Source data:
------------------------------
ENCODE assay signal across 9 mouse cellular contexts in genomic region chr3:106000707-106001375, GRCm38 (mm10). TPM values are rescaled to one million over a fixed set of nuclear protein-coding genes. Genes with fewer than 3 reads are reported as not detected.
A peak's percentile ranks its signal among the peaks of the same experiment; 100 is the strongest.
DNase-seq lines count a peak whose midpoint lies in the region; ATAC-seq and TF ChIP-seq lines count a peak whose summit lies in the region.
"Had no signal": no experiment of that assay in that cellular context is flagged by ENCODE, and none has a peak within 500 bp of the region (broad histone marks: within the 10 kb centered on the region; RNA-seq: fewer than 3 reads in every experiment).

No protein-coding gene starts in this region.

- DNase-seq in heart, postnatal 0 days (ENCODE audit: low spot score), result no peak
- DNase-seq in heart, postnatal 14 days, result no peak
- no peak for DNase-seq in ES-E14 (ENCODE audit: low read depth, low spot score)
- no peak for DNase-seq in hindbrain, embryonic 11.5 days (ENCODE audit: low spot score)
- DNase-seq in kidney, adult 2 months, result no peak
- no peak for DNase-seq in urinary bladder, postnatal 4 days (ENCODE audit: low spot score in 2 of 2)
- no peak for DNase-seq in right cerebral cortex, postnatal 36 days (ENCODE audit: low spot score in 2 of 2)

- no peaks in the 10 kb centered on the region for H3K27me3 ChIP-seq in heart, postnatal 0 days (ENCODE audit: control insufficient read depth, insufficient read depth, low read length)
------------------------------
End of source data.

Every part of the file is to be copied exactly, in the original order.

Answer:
ENCODE assay signal across 9 mouse cellular contexts in genomic region chr3:106000707-106001375, GRCm38 (mm10). TPM values are rescaled to one million over a fixed set of nuclear protein-coding genes. Genes with fewer than 3 reads are reported as not detected.
A peak's percentile ranks its signal among the peaks of the same experiment; 100 is the strongest.
DNase-seq lines count a peak whose midpoint lies in the region; ATAC-seq and TF ChIP-seq lines count a peak whose summit lies in the region.
"Had no signal": no experiment of that assay in that cellular context is flagged by ENCODE, and none has a peak within 500 bp of the region (broad histone marks: within the 10 kb centered on the region; RNA-seq: fewer than 3 reads in every experiment).

No protein-coding gene starts in this region.

- DNase-seq in heart, postnatal 0 days (ENCODE audit: low spot score), result no peak
- DNase-seq in heart, postnatal 14 days, result no peak
- no peak for DNase-seq in ES-E14 (ENCODE audit: low read depth, low spot score)
- no peak for DNase-seq in hindbrain, embryonic 11.5 days (ENCODE audit: low spot score)
- DNase-seq in kidney, adult 2 months, result no peak
- no peak for DNase-seq in urinary bladder, postnatal 4 days (ENCODE audit: low spot score in 2 of 2)
- no peak for DNase-seq in right cerebral cortex, postnatal 36 days (ENCODE audit: low spot score in 2 of 2)

- no peaks in the 10 kb centered on the region for H3K27me3 ChIP-seq in heart, postnatal 0 days (ENCODE audit: control insufficient read depth, insufficient read depth, low read length)